I ran into a former member the other day. We hadn’t seen each other in what must be about 3 years I’m guessing. She had lost over 100 pounds during our time together. We talked about the country, yakked about stuff and I asked her how her health was. She said that she left my meetings because she didn’t feel safe as a “smart woman” in my meeting. She said that it was me as well as the group because she felt that when she or other women used sophisticated vocabulary they were teased or put down. I was dumbfounded by this feedback. I apologized, thanked her for the feedback and told her she had a right to feel safe.
Then I walked away. I didn’t say goodbye or good luck, I just walked away. You see I know one thing for sure. I want to respond in kindness to the other person. I do not want to match their anger, abuse, frustration with my own. But, I am not a doormat for their pain either. Even at the time, this member had many choices she chose not to make.
I’d like to tell you that I was always going to get everything right when I speak, but I don’t. And I won’t. I will make mistakes. This part of getting it wrong, causing someone else discomfort used to drive me crazy. I used to beat myself up, cry, go into a rage and then spend the next week being angry at the other person. The injustice I felt that someone else didn’t like me, didn’t give me a chance, or didn’t approve – made me nuts. And I couldn’t let myself off the hook for not predicting everyone’s interpretation and reactions at any given moment.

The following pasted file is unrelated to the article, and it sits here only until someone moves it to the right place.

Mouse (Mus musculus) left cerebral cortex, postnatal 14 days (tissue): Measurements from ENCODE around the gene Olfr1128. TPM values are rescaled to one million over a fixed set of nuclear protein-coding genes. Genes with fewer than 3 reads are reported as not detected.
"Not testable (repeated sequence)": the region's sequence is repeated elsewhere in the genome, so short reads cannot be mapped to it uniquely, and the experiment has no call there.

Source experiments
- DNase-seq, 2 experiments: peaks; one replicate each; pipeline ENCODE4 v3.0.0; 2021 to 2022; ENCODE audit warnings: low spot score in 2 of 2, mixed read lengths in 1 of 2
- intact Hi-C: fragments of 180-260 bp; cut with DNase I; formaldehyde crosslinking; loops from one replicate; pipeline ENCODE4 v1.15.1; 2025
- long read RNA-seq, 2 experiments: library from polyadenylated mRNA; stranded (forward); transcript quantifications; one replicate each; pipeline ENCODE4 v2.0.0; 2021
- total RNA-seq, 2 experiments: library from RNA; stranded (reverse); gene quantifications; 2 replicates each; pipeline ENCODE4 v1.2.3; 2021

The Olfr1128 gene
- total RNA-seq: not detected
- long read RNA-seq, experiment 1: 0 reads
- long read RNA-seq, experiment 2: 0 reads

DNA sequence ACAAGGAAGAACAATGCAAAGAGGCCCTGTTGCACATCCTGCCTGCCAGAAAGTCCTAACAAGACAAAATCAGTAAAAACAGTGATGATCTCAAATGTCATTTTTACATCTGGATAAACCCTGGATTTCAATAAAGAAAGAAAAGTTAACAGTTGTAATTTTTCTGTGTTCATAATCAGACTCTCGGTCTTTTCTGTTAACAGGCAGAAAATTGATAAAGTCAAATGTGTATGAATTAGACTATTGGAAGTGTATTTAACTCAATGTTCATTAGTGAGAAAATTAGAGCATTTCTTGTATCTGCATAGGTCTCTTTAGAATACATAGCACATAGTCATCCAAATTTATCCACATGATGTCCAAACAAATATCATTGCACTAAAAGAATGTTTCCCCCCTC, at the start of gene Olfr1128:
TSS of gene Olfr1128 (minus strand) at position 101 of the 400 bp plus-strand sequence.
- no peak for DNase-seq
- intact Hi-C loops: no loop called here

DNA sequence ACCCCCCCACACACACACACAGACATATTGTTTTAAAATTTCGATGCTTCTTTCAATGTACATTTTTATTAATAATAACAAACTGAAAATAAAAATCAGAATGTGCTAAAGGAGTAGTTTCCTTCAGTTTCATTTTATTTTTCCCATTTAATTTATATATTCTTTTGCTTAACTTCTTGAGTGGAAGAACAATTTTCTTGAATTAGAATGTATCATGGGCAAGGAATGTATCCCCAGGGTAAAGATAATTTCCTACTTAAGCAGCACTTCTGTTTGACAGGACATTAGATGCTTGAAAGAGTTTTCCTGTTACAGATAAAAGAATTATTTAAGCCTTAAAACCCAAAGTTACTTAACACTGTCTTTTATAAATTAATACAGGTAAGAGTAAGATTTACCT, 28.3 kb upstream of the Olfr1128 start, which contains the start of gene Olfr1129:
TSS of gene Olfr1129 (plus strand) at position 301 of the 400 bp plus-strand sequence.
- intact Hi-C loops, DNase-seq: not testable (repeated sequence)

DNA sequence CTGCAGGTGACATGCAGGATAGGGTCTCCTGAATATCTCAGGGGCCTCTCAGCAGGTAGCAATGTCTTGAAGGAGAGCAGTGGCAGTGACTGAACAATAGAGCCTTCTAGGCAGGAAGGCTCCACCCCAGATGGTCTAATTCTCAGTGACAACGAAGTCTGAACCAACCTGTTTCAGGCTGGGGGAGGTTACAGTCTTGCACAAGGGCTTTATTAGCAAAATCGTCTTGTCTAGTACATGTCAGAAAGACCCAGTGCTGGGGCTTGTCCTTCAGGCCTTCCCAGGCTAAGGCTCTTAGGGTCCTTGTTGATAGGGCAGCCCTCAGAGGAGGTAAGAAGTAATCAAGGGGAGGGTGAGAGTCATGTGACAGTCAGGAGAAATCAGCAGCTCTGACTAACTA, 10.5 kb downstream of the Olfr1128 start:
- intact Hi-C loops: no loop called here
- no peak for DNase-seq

Even writing this, I see what a painful mess I created by my thoughts. It gives me a stomach ache to think about it this way, but I know so many of you can relate. Pema Chodron in her recent book Fail, Fail Again, Fail Better, says, “Underneath the whole thing always, whether we’re blaming others or we’re blaming ourselves is this dreadful feeling of, ‘I’m not okay.’ No words get anywhere close to how bad that actually feels.”
Yet what we do is run from the feeling instead of being in it. This running never allows us to feel the pain, to get to its other side. You see there is another side of pain. The other side. Not the first side, the hot, painful searing reality, but there is this other side of understanding as a mother holds her child. There is understanding of how another might feel or act. There is wisdom here. And while the pain might always be there a bit, forgiveness is on this other side. Peace is here as well. Letting go happens next. And deep connection to your heart feels like coming home to your true self.